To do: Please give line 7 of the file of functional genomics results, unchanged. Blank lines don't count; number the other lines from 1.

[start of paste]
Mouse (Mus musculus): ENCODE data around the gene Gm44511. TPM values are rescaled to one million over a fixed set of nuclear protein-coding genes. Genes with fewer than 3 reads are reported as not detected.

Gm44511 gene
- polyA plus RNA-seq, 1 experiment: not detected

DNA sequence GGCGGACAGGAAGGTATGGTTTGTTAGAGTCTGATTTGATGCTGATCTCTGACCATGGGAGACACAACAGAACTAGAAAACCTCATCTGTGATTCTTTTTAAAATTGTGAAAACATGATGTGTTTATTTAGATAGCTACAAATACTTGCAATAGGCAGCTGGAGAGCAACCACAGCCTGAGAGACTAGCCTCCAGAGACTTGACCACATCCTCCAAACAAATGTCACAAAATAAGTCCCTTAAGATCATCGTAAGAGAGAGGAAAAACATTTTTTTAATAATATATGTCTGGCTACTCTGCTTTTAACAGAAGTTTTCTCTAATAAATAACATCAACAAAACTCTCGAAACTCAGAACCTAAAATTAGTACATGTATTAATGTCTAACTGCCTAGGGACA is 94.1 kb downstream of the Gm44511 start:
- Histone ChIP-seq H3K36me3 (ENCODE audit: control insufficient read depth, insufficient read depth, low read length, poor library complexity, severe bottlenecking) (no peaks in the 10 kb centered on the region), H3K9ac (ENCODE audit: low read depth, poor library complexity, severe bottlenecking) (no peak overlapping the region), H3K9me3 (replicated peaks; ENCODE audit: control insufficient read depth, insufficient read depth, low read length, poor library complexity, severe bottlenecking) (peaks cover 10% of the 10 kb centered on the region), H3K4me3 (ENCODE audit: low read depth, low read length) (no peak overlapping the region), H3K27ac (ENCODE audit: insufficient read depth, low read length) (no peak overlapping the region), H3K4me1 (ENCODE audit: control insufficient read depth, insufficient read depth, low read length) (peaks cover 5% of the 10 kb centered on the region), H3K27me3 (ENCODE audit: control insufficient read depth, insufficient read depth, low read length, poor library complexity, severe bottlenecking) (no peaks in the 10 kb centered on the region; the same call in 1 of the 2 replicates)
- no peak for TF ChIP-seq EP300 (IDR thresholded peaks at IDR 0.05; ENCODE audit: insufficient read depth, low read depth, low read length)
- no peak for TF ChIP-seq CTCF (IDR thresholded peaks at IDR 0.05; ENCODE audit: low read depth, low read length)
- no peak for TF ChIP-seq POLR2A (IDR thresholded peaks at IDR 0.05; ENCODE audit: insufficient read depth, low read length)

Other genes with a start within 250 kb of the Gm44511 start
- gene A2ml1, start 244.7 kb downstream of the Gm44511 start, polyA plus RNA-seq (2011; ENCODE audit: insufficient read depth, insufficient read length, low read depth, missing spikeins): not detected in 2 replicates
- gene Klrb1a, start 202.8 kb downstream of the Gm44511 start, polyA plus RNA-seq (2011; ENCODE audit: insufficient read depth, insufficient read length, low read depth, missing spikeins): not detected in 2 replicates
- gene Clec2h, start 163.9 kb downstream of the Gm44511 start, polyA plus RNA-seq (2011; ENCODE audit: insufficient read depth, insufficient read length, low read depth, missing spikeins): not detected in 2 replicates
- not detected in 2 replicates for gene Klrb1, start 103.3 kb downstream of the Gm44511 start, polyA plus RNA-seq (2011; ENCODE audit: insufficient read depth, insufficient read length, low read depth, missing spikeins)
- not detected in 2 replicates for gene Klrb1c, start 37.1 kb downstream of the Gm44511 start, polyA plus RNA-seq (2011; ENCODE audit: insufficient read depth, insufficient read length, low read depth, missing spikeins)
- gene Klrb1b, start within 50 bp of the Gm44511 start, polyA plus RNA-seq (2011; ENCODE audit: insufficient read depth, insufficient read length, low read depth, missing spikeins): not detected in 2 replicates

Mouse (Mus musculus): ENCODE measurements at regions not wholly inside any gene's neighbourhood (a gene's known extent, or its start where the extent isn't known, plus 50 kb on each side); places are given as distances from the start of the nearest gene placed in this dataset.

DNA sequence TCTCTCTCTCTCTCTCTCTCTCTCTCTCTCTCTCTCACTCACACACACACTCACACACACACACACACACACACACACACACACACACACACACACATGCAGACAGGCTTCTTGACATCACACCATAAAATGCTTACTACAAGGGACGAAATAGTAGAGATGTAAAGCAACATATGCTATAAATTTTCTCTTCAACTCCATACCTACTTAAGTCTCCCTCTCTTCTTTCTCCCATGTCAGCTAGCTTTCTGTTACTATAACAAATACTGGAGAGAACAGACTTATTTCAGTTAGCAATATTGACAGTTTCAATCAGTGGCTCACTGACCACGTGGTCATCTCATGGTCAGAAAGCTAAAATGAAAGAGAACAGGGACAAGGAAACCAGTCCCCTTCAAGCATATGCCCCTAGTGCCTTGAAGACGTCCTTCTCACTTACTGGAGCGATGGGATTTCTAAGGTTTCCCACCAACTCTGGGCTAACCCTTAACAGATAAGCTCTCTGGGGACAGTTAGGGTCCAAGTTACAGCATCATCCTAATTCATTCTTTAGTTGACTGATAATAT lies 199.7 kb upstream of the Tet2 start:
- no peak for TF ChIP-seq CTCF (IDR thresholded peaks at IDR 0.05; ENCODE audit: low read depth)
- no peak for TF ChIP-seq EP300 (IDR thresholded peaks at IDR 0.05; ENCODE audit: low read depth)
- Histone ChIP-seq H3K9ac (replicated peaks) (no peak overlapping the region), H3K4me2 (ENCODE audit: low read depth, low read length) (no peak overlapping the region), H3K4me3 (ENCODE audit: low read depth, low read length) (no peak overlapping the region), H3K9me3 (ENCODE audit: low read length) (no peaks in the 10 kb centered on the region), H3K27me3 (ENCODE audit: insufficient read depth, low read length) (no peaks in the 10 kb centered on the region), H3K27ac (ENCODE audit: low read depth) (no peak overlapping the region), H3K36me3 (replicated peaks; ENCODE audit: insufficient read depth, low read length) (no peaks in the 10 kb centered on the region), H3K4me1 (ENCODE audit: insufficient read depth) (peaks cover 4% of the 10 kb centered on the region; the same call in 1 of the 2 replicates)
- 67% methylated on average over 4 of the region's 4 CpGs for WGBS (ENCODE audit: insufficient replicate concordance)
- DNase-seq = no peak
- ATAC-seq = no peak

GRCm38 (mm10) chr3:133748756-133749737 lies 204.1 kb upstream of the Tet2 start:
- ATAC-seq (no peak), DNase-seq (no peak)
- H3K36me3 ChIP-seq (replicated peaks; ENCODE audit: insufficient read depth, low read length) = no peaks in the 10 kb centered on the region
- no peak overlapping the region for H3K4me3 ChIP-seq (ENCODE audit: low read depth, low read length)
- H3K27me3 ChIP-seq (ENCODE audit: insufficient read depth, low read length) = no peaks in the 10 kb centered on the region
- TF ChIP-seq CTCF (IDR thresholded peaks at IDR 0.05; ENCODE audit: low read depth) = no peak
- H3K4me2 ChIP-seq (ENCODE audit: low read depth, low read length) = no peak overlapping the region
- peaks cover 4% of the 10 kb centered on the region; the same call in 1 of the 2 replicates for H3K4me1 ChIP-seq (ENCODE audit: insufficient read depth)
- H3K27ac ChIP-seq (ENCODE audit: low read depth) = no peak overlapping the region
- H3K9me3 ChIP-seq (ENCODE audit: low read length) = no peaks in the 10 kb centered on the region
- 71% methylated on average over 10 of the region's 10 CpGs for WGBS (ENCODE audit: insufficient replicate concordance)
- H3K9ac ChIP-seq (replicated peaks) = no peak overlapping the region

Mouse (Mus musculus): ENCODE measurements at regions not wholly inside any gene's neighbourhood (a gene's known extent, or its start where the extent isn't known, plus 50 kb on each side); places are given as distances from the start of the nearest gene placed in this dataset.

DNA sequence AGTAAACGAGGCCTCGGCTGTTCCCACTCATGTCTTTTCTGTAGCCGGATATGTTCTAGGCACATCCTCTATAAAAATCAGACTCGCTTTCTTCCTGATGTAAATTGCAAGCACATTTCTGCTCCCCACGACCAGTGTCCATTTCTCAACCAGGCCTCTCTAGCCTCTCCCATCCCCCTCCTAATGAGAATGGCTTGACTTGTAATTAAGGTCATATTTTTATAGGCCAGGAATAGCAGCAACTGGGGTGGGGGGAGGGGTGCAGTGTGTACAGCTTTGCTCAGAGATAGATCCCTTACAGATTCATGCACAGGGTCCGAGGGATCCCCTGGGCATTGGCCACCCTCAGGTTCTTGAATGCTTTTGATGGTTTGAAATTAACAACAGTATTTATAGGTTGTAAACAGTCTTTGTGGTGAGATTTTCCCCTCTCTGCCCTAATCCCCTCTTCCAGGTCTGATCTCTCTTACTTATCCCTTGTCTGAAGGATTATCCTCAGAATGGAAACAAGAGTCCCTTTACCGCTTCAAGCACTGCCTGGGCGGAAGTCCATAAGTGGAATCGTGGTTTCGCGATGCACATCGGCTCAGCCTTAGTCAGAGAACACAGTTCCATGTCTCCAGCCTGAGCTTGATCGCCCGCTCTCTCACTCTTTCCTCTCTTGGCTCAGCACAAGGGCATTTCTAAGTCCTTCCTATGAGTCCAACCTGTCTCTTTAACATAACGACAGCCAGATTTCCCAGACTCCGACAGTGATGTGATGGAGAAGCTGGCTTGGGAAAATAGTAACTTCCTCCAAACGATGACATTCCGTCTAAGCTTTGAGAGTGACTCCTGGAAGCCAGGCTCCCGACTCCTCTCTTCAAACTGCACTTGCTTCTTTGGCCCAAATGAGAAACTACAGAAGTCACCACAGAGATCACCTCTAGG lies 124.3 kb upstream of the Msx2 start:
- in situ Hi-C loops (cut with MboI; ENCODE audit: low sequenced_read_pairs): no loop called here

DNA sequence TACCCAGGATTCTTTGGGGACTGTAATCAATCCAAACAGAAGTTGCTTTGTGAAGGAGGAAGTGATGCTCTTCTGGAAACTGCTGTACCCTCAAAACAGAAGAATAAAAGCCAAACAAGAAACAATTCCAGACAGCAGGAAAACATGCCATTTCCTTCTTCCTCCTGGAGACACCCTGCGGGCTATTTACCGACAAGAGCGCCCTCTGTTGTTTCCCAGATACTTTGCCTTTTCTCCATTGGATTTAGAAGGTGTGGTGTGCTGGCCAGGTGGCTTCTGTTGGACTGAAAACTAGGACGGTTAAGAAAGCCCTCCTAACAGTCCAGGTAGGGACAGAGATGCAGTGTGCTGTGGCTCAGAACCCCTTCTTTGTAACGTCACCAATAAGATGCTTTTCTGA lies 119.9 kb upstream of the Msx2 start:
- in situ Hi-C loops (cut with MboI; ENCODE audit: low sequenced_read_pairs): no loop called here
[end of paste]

- no peak for TF ChIP-seq CTCF (IDR thresholded peaks at IDR 0.05; ENCODE audit: low read depth, low read length)